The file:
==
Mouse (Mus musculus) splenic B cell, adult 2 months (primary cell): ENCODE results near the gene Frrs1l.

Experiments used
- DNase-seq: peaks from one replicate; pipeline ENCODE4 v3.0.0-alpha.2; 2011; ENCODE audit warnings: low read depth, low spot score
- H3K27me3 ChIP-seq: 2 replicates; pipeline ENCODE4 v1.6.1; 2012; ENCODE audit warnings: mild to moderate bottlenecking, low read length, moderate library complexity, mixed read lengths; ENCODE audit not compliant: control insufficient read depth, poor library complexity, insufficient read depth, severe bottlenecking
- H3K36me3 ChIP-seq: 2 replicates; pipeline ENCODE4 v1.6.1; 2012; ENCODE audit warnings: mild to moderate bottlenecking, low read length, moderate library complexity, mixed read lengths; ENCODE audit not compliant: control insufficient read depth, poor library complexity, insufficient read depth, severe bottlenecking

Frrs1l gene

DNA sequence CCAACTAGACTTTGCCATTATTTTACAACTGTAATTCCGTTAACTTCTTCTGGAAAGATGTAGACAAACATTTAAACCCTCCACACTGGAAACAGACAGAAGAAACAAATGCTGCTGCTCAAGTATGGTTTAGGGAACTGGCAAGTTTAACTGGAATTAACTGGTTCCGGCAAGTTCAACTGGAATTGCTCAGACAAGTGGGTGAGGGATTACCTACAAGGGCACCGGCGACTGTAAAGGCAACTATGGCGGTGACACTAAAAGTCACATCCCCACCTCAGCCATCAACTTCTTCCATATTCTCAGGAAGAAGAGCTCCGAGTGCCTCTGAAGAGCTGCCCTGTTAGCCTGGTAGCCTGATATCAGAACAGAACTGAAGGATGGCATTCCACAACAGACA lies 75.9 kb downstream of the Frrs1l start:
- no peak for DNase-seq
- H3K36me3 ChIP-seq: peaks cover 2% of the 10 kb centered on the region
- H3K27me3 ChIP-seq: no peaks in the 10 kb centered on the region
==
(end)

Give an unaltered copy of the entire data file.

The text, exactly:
Mouse (Mus musculus) splenic B cell, adult 2 months (primary cell): ENCODE results near the gene Frrs1l.

Experiments used
- DNase-seq: peaks from one replicate; pipeline ENCODE4 v3.0.0-alpha.2; 2011; ENCODE audit warnings: low read depth, low spot score
- H3K27me3 ChIP-seq: 2 replicates; pipeline ENCODE4 v1.6.1; 2012; ENCODE audit warnings: mild to moderate bottlenecking, low read length, moderate library complexity, mixed read lengths; ENCODE audit not compliant: control insufficient read depth, poor library complexity, insufficient read depth, severe bottlenecking
- H3K36me3 ChIP-seq: 2 replicates; pipeline ENCODE4 v1.6.1; 2012; ENCODE audit warnings: mild to moderate bottlenecking, low read length, moderate library complexity, mixed read lengths; ENCODE audit not compliant: control insufficient read depth, poor library complexity, insufficient read depth, severe bottlenecking

Frrs1l gene

DNA sequence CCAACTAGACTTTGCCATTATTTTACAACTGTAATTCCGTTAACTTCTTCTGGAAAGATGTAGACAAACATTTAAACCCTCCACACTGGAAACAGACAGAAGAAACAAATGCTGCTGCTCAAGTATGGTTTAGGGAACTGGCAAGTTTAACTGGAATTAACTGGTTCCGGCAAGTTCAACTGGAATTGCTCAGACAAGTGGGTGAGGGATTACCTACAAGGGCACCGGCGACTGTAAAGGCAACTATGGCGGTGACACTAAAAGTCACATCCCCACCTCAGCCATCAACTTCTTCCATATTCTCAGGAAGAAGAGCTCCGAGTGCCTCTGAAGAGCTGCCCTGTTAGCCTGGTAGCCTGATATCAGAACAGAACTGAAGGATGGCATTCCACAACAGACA lies 75.9 kb downstream of the Frrs1l start:
- no peak for DNase-seq
- H3K36me3 ChIP-seq: peaks cover 2% of the 10 kb centered on the region
- H3K27me3 ChIP-seq: no peaks in the 10 kb centered on the region